If I had known how complicated my path to teaching would be when I decided to change careers 25 years ago, I might not be a teacher today.
Instead, I could have become Commissioner for Connecticut’s Department of Education. At least there are far fewer requirements.
One bachelor’s degree earned, a thesis shy of a master’s degree in business, and six years into a career in public relations, I decided I wanted to teach high school English.
I had worked with kids as a camp counselor and volunteer coach. I also mentored college students serving internships in the PR office where I worked. I simply enjoyed the “teaching” role. But becoming a public school teacher in Connecticut was no easy task.
I needed the appropriate certification — a process that included earning additional college credits, passing standardized tests, and completing my student-teaching. Plus, like all Connecticut teachers, I would eventually need a master’s degree to maintain my certification.
In addition, I had observations, evaluations, reports, and continuing-education units to complete once I began teaching in order to progress through three levels of certification.
In short, there’s no “fast track” to teaching. And that’s as it should be. Teaching is a privilege that includes enormous responsibilities — you wouldn’t want any old “schmo” teaching your child to read and write.
So, I very willingly went back to school and earned my Master of Arts in Teaching. I student-taught. I worked my way through the three levels of certification.
In 2005, No Child Left Behind required all teachers to be “highly qualified,” something I was not, according to the federal government, because neither of my degrees was in my content area. I have a bachelor’s in mass communications with minors in English and history and a master’s in teaching with concentrations in English and social studies — not to mention 15 years of classroom experience at the time — but that was not good enough.
I had to apply for a waiver and send my professional evaluations to Hartford for review and approval. So I did that, too.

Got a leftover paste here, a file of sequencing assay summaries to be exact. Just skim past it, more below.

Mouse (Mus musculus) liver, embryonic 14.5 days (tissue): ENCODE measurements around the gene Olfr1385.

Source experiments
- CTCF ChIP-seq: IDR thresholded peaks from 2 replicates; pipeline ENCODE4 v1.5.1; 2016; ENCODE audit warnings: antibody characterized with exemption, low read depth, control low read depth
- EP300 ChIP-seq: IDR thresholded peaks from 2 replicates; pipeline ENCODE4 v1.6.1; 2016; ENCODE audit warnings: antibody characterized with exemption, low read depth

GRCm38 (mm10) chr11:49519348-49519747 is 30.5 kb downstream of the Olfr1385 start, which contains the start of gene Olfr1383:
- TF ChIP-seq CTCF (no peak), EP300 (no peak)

Again, I am not complaining. I think it’s essential that all teachers demonstrate the skill and training required of their jobs.
So why does Gov. Dannel P. Malloy refuse to require the state’s Commissioner of Education to meet basic requirements? What’s so bad about demanding that the top education official have “at least five years’ experience as a teacher and three years as an administrator”?
A bill outlining those very requirements received overwhelming support in the state legislature, passing the House, 138-5, and receiving unanimous approval in the Senate.
Moreover, Malloy’s choice for the new state commissioner, Dianna Wentzell, fulfilled the proposed bill’s requirements. Yet, the governor vetoed it, saying the legislation “encroaches on [his] purview” and prevents him from choosing “the best candidate to lead the department.”
Really? Maybe superintendents would similarly prefer to eliminate requirements for teachers so they can enjoy a broader “purview” when hiring staff. After all, anyone can teach, right? In fact, who cares if a commissioner of education has any actual experience in public schools?
Welcome to the “death of expertise,” described by professor Tom Nichols as a “Google-fueled, Wikipedia-based, blog-sodden collapse of any division between professionals and laymen, students and teachers, knowers and wonderers — in other words, between those of any achievement in an area and those with none at all.”
In our haste to allow anyone and everyone to participate in our Internet-fueled world, we somehow forgot that, well, some people actually do know more about certain topics than other people.
“Yes, it’s true that experts can make mistakes, as disasters from thalidomide to the Challenger explosion tragically remind us,” adds Nichols. “But mostly, experts have a pretty good batting average compared to laymen: doctors, whatever their errors, seem to do better with most illnesses than faith healers or your Aunt Ginny and her special chicken gut poultice. To reject the notion of expertise, and to replace it with a sanctimonious insistence that every person has a right to his or her own opinion, is silly.”
Education is not exempt from this reality. The best teachers require training and experience in schools. So should education commissioners.
Then again, maybe I should change my career once more to something I can do right away. How does Commissioner of Public Health sound?
Barth Keck is an English teacher and assistant football coach who also teaches courses in journalism and media literacy at Haddam-Killingworth High School.
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